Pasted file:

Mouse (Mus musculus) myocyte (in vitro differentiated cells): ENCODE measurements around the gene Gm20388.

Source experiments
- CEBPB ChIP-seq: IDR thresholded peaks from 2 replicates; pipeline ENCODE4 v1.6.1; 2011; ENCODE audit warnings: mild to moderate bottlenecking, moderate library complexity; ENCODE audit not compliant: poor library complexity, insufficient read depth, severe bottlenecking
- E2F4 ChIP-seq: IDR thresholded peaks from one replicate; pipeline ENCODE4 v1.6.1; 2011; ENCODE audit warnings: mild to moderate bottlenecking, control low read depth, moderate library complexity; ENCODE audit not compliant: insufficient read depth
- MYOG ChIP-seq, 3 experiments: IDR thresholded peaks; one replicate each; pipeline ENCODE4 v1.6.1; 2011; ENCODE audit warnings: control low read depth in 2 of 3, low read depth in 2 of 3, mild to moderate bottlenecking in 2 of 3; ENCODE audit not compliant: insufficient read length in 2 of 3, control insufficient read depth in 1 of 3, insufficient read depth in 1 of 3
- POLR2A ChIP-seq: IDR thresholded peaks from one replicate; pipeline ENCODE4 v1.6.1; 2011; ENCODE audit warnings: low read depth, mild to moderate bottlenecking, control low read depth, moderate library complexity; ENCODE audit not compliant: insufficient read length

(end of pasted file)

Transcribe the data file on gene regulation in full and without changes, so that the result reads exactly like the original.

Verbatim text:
Mouse (Mus musculus) myocyte (in vitro differentiated cells): ENCODE measurements around the gene Gm20388.

Source experiments
- CEBPB ChIP-seq: IDR thresholded peaks from 2 replicates; pipeline ENCODE4 v1.6.1; 2011; ENCODE audit warnings: mild to moderate bottlenecking, moderate library complexity; ENCODE audit not compliant: poor library complexity, insufficient read depth, severe bottlenecking
- E2F4 ChIP-seq: IDR thresholded peaks from one replicate; pipeline ENCODE4 v1.6.1; 2011; ENCODE audit warnings: mild to moderate bottlenecking, control low read depth, moderate library complexity; ENCODE audit not compliant: insufficient read depth
- MYOG ChIP-seq, 3 experiments: IDR thresholded peaks; one replicate each; pipeline ENCODE4 v1.6.1; 2011; ENCODE audit warnings: control low read depth in 2 of 3, low read depth in 2 of 3, mild to moderate bottlenecking in 2 of 3; ENCODE audit not compliant: insufficient read length in 2 of 3, control insufficient read depth in 1 of 3, insufficient read depth in 1 of 3
- POLR2A ChIP-seq: IDR thresholded peaks from one replicate; pipeline ENCODE4 v1.6.1; 2011; ENCODE audit warnings: low read depth, mild to moderate bottlenecking, control low read depth, moderate library complexity; ENCODE audit not compliant: insufficient read length